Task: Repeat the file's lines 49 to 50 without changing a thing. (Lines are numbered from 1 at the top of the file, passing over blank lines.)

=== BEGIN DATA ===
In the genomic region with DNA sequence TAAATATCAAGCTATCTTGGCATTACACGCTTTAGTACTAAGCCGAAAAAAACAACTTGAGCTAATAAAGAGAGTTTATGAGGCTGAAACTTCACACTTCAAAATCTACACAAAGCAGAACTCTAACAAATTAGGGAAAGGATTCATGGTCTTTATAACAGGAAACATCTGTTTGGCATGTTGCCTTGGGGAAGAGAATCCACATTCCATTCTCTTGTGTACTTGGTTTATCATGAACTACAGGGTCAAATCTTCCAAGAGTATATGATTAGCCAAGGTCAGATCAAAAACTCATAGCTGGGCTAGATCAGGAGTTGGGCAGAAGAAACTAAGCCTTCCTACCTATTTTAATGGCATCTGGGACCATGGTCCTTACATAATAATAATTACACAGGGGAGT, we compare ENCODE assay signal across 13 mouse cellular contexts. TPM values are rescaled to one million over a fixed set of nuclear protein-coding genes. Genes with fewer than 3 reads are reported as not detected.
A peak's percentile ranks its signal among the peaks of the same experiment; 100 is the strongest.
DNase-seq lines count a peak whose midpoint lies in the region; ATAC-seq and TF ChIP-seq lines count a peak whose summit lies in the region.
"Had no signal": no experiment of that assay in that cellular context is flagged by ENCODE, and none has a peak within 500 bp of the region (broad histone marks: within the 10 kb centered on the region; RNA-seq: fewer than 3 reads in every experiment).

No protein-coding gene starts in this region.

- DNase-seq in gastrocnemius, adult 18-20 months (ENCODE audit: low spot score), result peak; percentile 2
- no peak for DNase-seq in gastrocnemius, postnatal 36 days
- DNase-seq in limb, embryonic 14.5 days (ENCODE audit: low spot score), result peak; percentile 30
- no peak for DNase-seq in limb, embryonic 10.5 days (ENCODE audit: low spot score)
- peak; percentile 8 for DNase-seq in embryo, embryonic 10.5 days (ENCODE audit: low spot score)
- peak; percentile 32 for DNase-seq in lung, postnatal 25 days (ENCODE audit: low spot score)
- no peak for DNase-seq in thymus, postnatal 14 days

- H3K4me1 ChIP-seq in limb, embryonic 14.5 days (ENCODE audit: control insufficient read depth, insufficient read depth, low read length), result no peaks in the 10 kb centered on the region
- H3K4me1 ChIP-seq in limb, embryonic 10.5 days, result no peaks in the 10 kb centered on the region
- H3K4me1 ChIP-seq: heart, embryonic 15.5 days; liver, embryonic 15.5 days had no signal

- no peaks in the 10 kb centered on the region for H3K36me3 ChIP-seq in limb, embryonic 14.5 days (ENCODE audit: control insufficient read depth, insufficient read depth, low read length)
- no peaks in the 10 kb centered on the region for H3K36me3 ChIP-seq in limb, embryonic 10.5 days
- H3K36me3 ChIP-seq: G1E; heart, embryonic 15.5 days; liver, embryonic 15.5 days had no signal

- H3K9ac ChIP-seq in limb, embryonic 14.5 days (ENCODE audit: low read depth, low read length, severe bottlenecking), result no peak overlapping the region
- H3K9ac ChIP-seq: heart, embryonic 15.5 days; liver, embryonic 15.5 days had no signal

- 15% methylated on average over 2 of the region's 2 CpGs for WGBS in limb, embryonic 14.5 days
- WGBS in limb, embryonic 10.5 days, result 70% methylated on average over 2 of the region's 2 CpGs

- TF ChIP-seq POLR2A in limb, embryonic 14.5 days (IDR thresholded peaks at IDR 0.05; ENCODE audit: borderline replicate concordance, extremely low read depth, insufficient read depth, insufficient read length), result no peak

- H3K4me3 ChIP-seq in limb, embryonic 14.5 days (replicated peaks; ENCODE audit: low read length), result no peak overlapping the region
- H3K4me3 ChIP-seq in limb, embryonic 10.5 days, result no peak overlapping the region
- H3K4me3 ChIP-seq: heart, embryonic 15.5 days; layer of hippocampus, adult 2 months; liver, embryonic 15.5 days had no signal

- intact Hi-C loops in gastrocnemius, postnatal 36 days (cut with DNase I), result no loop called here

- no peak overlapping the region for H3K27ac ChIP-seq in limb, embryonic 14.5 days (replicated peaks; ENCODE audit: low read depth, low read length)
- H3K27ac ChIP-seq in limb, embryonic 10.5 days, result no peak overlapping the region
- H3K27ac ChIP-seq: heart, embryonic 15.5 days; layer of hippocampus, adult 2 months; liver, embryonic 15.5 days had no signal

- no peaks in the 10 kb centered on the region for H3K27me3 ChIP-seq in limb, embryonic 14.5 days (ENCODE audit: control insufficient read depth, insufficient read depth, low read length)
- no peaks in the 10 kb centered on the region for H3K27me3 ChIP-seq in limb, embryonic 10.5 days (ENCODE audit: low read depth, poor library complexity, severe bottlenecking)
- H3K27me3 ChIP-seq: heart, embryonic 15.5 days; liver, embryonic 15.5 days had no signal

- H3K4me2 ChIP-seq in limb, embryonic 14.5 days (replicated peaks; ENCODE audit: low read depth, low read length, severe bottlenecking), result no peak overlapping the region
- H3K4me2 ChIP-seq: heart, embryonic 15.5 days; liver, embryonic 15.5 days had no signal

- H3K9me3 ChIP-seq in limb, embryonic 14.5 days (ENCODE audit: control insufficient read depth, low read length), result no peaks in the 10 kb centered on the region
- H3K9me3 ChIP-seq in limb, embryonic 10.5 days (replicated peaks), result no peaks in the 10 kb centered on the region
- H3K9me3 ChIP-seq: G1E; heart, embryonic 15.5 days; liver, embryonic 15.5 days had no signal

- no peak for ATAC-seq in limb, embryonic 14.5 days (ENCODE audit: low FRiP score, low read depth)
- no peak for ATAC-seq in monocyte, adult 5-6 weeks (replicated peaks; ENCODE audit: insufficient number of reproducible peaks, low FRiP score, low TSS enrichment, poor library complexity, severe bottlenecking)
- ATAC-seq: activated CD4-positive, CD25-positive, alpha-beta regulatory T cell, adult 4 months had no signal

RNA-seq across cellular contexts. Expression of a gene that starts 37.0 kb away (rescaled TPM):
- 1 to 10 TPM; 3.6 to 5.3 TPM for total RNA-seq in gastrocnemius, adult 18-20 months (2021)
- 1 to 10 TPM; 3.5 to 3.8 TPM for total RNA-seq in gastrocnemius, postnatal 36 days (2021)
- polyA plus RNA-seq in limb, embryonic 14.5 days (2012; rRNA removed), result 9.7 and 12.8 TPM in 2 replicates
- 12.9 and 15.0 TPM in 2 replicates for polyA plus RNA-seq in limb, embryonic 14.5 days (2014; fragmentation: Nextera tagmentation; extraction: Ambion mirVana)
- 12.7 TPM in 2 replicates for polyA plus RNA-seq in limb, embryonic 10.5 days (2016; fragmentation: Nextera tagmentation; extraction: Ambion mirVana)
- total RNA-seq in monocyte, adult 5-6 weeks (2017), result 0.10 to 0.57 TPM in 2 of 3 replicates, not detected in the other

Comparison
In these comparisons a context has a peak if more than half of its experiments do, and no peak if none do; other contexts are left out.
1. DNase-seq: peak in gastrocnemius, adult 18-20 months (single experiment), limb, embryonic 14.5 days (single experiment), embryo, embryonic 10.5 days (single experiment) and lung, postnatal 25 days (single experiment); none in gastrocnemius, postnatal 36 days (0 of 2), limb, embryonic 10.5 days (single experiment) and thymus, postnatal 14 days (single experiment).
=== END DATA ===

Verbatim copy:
Comparison
In these comparisons a context has a peak if more than half of its experiments do, and no peak if none do; other contexts are left out.